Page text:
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— There's a Critic's Notebook blurb in this week's New Yorker in which David Denby dismisses Good, a new movie about a meek literature professor (Viggo Mortensen), a "Good German" who is drawn into the Nazi party before World War II. While Denby doesn't care much for the film, he acknowledges that "it is good to see a really disastrous film every now and then: It makes one appreciate the modest victories of people with the skill to make a decent movie."

While I don't know about Good - it's got a shot at opening here sooner or later - I understand Denby's sentiment. It helps to be reminded of how hard it is to make a movie, how much competence (and money) must be marshaled in order to simply finish any project. It's very easy for a critic to feel superior to an awkward film, to overlook the difficulty of the undertaking. Nomovie every gets made without someone putting forth an extraordinary effort.

So let me say this about Insomnia, an extremely lowbudget feature showing at Market Street Cinema in Little Rock at 2 p.m. Sunday (tickets are $10 and can be bought at the door or through the Web site www.imaginary friendfi lms.com) - it's a genuine, fi nished movie that I enjoyed watching. It's got problems, maybe it's not releasable to a mass audience, but writer/director Chris Neil hung in for more than four years and now has an 86-minute result that proves he can make a fi lm.

Neil, a 1992 graduate of McClellan High School, wrote the film during his downtime as a hotel desk clerk in 1996. He began working in earnest on it in 2004 after he took ajob as a teacher at the Arkansas School for the Blind and secured the services of a co-worker, Leon Tidwell, with a digital camera.

"I suppose that when I started this crazy exercise, I aspired to be the next Kevin Smith or Robert Rodriguez, and figured I had just as good a chance as anyone to get a prominent screening at a major festival, and immediately take power lunches with Harvey [Weinstein]," Neil says. "I'll never stop aspiring to exactly that, but I remain realistic about my chances. ... I just hope that finishing a feature will give me enough street cred to attract all the great talent I can for the next one." The film, mostly shot in black and white, makes good use of locations in Little Rock and Hot Springs, and its soundtrack features local musicians. It demonstrates that it's possible to make credible homemade cinema.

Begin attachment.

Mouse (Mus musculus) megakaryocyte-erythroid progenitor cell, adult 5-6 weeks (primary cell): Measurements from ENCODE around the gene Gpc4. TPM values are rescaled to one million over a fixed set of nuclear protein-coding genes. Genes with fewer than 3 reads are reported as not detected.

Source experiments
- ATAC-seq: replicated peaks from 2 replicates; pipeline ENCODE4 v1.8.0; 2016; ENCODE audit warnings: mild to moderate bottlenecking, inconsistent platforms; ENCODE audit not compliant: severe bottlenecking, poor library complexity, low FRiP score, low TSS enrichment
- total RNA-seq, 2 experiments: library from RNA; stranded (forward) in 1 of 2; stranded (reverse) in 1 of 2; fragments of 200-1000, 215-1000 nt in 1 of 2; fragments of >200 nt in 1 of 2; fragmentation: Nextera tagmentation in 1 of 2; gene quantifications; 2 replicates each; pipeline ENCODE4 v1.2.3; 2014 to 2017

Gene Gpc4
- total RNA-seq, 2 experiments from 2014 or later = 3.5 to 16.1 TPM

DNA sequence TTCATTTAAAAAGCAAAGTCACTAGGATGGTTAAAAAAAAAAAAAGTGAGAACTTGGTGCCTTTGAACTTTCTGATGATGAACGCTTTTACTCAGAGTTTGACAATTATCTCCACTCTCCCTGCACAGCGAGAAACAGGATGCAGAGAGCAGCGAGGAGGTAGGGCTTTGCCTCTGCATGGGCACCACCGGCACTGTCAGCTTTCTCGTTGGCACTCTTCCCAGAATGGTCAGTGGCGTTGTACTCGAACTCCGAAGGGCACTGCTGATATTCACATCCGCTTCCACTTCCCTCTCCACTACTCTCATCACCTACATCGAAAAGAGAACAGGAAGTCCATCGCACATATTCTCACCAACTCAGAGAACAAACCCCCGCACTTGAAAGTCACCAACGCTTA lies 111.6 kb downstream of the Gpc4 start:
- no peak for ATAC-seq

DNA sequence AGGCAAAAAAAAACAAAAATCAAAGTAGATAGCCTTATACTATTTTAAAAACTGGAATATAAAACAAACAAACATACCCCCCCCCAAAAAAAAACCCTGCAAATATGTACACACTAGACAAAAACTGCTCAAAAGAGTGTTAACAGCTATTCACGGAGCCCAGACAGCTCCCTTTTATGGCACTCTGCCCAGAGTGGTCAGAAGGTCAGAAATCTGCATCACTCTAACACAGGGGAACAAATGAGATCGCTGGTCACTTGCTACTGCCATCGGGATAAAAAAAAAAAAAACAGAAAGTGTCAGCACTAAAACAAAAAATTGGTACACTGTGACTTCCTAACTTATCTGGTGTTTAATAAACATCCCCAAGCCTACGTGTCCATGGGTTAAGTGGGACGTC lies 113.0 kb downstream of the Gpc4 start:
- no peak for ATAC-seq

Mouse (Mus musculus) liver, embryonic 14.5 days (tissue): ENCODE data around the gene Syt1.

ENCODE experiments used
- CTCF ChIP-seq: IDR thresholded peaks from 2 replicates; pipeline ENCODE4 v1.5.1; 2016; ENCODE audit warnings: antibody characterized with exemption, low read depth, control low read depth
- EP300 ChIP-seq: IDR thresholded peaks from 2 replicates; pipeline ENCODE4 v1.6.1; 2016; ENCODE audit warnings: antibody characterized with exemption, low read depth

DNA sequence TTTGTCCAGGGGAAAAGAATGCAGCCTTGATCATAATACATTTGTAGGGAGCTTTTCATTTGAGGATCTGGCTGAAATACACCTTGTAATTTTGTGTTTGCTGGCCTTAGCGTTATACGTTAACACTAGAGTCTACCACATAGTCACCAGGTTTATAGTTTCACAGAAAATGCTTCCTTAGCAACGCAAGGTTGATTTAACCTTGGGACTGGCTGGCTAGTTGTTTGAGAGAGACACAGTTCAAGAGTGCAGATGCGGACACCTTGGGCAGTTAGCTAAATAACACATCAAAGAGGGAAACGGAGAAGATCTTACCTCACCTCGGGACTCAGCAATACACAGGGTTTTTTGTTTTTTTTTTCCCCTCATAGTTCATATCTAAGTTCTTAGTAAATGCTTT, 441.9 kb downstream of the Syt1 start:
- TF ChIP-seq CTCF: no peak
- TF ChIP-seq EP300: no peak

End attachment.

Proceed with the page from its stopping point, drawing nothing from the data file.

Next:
And that Chris Neil can make a movie.

COWBOY UP

On another local note, Tracing Cowboys, a beautifully shot, dreamily evocative film screened in May at the 2008 Little Rock Film Festival, had its theatrical release in Los Angeles last week.

It will be released on DVD before long.

The film's worth mentioning not only because of its extraordinary cinematography that recalls the work of Wong Kar Wai and Christopher Doyle (it won the HDNet Best Picture award at AFI Dallas and Best Cinematography at the Nashville International Film Festival last year) but because of the tragic death of its star and screenwriter, Sacha Grunpeter, killed in a car crash on the final day of production.

Because of that, screenwriter Aaron Henry, a Fayetteville native, was called in to write some new voice-over narration to tie the film together. The new version is a decided improvement over the version that showed in festivals as it lends the film an added layer of poignancy, not to mention coherence.

LISTMANIA!

Better late than never, Market Street Cinema impresario Matt Smith checks in with his Top 10 - actually Top 12 - list: 1. The Wrestler 2. The Visitor 3. Tell No One 4. Rachel Getting Married 5. Frozen River 6. 4 Months, 3 Weeks, 2 Days 7.

Happy-Go-Lucky 8. Let the Right One In 9. I've Loved You So Long 10. Slumdog Millionaire 11. Vicky Cristina Barcelona 12. Synecdoche, New York

MovieStyle, Pages 35, 37 on 01/16/2009

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